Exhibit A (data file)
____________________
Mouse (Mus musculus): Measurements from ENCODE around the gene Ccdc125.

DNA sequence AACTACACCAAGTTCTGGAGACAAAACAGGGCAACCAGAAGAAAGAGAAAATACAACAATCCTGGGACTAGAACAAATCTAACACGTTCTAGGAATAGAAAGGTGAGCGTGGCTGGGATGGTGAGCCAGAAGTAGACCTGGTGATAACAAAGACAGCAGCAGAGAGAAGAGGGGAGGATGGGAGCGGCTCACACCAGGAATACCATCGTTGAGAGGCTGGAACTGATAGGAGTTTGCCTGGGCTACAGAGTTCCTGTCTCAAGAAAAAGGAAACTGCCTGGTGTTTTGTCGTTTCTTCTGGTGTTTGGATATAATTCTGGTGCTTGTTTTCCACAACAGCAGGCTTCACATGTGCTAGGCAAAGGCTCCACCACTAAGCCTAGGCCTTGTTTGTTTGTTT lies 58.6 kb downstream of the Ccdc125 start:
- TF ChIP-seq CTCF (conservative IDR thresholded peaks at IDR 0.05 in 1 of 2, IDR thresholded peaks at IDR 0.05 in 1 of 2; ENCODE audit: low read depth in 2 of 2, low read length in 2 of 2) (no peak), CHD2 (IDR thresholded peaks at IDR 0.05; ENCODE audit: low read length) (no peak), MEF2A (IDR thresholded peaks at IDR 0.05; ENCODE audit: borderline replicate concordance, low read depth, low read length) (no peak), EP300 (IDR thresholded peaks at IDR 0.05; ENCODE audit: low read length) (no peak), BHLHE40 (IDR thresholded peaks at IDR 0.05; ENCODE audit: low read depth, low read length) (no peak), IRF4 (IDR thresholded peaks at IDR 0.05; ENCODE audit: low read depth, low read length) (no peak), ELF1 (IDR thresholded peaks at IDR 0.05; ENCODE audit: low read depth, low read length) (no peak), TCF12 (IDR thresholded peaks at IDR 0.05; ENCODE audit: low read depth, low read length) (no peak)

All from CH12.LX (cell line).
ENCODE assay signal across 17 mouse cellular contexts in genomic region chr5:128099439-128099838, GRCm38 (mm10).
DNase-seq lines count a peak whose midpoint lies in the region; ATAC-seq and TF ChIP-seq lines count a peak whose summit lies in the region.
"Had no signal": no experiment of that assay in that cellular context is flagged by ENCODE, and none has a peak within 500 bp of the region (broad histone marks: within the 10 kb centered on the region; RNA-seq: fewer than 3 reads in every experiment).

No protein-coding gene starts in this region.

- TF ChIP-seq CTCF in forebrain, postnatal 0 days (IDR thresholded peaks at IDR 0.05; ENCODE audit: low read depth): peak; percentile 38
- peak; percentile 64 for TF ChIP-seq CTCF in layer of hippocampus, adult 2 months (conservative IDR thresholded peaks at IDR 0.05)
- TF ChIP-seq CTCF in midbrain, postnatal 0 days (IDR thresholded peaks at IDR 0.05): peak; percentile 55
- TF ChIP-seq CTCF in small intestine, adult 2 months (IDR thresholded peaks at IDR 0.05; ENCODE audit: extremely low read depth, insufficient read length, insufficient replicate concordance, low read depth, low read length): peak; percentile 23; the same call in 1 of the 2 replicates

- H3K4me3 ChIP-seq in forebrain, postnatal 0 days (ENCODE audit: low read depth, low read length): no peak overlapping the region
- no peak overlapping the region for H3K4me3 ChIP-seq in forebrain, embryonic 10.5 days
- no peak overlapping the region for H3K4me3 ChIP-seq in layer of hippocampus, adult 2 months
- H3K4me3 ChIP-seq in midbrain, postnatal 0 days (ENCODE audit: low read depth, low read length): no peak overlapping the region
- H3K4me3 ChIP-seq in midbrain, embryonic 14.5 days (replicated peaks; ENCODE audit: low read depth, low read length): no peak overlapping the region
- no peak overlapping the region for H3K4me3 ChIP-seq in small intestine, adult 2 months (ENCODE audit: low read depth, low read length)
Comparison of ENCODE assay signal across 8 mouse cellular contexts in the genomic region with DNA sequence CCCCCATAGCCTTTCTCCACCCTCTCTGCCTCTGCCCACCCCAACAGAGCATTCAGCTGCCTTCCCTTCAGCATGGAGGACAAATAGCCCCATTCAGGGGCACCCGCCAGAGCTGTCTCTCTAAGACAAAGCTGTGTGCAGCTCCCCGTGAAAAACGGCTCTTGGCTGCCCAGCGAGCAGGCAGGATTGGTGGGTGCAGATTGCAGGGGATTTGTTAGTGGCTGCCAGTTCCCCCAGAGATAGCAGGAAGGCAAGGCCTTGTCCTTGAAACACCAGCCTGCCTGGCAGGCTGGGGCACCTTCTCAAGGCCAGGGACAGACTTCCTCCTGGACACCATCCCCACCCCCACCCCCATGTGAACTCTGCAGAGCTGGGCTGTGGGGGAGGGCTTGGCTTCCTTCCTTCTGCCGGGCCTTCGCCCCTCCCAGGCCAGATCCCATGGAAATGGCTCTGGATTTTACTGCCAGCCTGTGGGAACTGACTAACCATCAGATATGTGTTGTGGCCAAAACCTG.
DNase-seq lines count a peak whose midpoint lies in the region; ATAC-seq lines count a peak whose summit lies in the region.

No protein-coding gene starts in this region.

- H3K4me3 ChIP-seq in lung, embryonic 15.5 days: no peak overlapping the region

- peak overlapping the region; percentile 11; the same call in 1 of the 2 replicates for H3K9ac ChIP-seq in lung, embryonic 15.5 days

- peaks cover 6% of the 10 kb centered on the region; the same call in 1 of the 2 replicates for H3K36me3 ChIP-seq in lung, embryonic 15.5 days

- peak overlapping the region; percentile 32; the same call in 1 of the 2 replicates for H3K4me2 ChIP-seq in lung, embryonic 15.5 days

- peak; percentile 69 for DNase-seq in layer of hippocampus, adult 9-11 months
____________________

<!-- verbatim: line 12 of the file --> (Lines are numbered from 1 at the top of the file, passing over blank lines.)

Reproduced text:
- TF ChIP-seq CTCF in small intestine, adult 2 months (IDR thresholded peaks at IDR 0.05; ENCODE audit: extremely low read depth, insufficient read length, insufficient replicate concordance, low read depth, low read length): peak; percentile 23; the same call in 1 of the 2 replicates